10 Jun 2011
David Labrecque and a team of University of Maine students (Eugene Katsman, Dan Wheeler, Nate Laspina, Eric Lovejoy, Ben Commeau and others) have developed a revolutionary, low-cost, high efficiency, vortex-driven water turbine. The energy system consists of a wing that “swims” through water like a fish following a figure-eight trajectory. Experiments show 30% efficiency at converting the energy in the water to a pumping motion. This is comparable with traditional turbines, yet hydroflexors have several advantages: They are low-cost, the mechanical systems are on the surface where they can be easily serviced and they are environmentally friendly. The system can be used in streams, rivers and tidal flows.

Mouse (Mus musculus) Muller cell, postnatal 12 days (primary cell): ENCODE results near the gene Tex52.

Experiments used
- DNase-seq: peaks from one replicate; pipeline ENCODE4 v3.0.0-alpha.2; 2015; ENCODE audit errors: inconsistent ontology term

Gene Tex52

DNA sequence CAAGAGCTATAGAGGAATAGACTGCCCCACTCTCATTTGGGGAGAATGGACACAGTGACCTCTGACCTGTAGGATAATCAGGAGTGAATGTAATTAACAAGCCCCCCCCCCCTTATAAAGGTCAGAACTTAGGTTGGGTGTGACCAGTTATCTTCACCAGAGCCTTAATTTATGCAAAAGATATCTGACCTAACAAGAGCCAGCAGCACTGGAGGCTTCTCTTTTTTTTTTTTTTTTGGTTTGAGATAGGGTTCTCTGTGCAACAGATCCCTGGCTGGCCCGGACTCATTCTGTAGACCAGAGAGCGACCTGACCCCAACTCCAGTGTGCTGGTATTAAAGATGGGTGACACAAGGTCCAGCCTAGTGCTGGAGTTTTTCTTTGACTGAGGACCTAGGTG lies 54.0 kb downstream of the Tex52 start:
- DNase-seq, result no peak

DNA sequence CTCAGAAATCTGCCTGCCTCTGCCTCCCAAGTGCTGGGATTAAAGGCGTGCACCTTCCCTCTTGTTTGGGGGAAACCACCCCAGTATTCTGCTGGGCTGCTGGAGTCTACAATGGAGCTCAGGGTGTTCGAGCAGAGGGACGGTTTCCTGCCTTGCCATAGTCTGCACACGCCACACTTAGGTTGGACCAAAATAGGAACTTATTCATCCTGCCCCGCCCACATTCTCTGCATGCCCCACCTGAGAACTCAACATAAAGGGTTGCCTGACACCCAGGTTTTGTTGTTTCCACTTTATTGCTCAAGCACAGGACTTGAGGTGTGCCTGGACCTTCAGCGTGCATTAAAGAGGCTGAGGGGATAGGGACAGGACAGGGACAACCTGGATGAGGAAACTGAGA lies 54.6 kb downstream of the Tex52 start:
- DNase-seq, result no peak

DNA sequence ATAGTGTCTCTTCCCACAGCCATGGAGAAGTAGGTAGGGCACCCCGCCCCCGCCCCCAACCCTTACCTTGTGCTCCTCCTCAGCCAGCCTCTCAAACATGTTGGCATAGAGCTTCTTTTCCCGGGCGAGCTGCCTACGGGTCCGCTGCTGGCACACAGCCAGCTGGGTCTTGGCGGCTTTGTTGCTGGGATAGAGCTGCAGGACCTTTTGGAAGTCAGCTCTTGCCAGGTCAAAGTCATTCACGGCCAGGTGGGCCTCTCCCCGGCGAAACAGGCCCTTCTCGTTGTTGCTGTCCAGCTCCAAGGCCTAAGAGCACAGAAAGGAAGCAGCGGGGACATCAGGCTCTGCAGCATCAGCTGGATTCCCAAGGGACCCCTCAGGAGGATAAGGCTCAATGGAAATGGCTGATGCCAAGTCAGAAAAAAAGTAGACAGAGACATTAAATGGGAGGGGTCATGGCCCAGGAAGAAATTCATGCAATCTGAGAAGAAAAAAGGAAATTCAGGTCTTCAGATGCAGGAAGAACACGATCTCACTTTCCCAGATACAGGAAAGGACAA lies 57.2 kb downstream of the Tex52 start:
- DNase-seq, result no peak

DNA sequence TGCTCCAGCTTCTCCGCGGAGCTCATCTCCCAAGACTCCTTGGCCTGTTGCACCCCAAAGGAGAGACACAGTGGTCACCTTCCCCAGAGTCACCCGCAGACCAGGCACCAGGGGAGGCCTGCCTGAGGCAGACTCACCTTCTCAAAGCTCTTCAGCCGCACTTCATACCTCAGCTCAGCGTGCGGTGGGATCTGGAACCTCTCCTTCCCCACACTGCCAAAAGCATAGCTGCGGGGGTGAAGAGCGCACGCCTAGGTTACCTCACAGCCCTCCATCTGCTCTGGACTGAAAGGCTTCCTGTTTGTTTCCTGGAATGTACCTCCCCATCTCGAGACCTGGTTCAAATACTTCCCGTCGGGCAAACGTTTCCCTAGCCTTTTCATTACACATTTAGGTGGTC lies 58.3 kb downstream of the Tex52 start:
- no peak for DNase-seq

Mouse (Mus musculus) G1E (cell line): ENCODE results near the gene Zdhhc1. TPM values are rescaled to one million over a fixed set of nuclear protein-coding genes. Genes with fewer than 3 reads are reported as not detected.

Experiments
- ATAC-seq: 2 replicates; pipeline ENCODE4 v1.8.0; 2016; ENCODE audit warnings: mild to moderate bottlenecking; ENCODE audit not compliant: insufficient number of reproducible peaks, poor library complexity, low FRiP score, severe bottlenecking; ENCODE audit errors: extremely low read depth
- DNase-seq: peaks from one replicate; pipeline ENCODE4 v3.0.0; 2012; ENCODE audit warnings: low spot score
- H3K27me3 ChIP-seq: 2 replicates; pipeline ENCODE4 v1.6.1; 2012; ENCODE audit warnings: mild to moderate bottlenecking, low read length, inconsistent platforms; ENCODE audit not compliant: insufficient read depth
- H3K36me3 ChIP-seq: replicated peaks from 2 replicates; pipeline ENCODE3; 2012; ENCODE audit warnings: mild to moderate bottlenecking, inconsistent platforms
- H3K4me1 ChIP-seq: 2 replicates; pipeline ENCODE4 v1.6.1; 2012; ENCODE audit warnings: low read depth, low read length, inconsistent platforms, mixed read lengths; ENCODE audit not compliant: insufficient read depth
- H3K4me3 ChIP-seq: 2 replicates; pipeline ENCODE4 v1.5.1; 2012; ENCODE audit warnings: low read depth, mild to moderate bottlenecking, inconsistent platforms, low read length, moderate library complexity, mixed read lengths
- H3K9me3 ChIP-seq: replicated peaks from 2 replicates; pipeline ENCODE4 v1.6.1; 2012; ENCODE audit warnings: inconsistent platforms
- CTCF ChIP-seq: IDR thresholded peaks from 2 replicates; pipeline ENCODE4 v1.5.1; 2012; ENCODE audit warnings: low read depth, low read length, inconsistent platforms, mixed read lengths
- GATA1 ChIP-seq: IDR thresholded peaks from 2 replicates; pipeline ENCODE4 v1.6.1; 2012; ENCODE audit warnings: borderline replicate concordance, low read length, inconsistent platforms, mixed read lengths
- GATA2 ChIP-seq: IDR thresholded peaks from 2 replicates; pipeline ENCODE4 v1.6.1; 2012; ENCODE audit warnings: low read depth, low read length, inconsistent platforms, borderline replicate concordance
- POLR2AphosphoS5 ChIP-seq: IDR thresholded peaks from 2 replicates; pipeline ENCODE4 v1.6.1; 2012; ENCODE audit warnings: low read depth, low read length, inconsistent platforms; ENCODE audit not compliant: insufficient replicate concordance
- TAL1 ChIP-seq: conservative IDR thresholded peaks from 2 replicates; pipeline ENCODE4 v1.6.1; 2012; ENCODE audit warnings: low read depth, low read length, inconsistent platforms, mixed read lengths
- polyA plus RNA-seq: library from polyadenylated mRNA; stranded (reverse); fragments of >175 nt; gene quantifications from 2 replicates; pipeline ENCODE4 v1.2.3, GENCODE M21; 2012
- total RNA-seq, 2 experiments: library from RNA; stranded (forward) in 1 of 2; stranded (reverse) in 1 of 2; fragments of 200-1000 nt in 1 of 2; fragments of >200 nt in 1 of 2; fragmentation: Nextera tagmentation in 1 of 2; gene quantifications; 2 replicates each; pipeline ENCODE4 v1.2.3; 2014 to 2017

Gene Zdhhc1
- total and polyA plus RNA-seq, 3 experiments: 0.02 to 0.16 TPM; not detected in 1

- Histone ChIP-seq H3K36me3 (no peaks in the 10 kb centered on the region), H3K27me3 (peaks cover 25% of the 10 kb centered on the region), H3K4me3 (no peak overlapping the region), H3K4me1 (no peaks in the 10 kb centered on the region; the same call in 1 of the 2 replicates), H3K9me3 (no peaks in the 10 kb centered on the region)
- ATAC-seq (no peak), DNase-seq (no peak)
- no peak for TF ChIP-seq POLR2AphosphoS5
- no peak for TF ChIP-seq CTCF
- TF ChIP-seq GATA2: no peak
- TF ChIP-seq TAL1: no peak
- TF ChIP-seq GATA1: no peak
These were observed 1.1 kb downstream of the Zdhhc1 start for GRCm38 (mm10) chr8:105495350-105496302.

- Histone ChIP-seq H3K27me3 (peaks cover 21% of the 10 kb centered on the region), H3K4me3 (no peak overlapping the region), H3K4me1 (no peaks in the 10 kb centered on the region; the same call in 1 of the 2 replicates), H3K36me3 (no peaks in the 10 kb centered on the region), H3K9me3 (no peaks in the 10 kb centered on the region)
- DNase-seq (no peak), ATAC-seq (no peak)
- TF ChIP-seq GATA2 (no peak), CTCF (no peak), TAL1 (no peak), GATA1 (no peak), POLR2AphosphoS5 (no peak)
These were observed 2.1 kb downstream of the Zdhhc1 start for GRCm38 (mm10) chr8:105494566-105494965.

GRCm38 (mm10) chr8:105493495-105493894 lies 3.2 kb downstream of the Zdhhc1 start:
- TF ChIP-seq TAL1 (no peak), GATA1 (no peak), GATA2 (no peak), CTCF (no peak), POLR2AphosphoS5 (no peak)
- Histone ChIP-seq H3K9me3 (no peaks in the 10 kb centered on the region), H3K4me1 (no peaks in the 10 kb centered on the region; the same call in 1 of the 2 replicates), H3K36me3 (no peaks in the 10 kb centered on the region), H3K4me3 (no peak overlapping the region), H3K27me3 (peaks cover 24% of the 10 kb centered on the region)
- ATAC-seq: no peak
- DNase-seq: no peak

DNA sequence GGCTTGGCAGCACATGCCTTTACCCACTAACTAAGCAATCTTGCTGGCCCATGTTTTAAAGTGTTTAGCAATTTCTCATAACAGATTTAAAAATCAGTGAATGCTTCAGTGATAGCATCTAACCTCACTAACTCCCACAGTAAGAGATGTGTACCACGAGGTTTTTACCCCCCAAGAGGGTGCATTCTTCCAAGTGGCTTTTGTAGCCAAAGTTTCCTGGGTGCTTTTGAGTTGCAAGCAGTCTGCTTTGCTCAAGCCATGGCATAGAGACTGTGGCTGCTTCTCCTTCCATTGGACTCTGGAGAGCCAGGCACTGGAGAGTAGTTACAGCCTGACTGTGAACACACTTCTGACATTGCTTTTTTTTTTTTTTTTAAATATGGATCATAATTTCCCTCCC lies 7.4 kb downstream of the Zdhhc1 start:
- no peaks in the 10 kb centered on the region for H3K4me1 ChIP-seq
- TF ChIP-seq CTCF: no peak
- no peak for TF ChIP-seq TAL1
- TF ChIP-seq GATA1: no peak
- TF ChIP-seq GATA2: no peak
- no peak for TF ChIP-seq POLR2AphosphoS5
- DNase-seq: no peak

Utilizing vortices to propel a wing along a figure-eight trajectory is a new approach. The Flexor team encourages and will provide support to researchers who want to study this phenomenon and publish their findings. They are also looking for established manufacturers interested in manufacturing and marketing products that utilize this new patent-pending technology. The Flexor team can provide scientific and technical assistance to research and engineer groups.